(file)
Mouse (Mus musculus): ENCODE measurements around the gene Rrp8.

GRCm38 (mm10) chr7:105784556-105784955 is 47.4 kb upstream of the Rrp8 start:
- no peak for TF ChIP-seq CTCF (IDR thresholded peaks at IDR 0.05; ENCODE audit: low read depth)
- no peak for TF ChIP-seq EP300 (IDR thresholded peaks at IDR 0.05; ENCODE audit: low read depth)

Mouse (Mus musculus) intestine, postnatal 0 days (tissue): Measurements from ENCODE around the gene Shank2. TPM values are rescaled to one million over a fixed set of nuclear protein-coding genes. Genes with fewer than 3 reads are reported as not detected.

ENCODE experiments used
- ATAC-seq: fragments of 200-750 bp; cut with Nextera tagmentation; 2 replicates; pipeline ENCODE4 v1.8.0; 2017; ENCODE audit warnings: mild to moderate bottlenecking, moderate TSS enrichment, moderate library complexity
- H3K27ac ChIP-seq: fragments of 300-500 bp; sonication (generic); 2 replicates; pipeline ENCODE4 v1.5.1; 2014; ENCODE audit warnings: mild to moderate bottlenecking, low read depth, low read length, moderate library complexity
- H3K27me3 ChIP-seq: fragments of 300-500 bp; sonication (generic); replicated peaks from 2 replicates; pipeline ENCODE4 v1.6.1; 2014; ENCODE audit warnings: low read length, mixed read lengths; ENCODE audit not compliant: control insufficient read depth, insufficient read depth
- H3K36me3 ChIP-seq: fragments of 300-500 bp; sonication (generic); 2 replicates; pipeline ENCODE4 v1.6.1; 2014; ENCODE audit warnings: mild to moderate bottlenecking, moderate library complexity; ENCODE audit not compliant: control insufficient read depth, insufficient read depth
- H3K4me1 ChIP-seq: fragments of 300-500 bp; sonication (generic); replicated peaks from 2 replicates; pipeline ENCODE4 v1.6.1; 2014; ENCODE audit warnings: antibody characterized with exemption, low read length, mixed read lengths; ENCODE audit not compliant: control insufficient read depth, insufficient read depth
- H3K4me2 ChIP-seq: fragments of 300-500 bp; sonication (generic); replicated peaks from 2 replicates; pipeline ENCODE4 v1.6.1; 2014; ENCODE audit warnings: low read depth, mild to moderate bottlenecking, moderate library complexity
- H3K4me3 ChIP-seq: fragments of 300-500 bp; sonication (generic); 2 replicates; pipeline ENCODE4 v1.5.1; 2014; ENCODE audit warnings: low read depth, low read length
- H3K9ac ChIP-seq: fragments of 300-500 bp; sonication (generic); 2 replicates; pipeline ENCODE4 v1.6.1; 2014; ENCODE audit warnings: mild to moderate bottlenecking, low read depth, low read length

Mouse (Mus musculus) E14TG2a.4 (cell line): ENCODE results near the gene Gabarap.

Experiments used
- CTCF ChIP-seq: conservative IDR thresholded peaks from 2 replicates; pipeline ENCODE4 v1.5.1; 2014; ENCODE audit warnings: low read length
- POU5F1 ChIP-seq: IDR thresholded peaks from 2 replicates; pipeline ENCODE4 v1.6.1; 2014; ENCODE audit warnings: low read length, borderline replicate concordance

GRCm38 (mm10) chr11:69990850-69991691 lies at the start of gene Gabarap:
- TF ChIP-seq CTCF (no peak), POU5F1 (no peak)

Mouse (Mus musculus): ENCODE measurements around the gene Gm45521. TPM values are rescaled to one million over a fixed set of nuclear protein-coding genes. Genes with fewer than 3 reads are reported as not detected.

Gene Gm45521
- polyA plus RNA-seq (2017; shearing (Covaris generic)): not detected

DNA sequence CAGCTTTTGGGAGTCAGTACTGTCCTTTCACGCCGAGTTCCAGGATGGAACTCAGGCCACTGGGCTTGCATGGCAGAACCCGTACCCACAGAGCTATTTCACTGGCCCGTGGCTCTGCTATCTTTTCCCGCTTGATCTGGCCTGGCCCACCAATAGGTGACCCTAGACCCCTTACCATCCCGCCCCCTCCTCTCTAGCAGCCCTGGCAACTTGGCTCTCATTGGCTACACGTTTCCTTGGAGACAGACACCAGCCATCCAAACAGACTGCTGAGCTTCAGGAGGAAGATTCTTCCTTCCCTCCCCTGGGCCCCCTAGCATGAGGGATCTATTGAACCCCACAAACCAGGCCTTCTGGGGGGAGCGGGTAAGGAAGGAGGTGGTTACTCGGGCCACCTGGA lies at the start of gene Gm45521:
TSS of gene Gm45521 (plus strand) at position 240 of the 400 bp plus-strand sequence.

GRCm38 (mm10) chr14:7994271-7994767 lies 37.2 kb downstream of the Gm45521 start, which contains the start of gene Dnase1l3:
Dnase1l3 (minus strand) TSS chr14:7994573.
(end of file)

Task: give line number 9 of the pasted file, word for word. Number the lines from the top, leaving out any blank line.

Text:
- H3K27me3 ChIP-seq: fragments of 300-500 bp; sonication (generic); replicated peaks from 2 replicates; pipeline ENCODE4 v1.6.1; 2014; ENCODE audit warnings: low read length, mixed read lengths; ENCODE audit not compliant: control insufficient read depth, insufficient read depth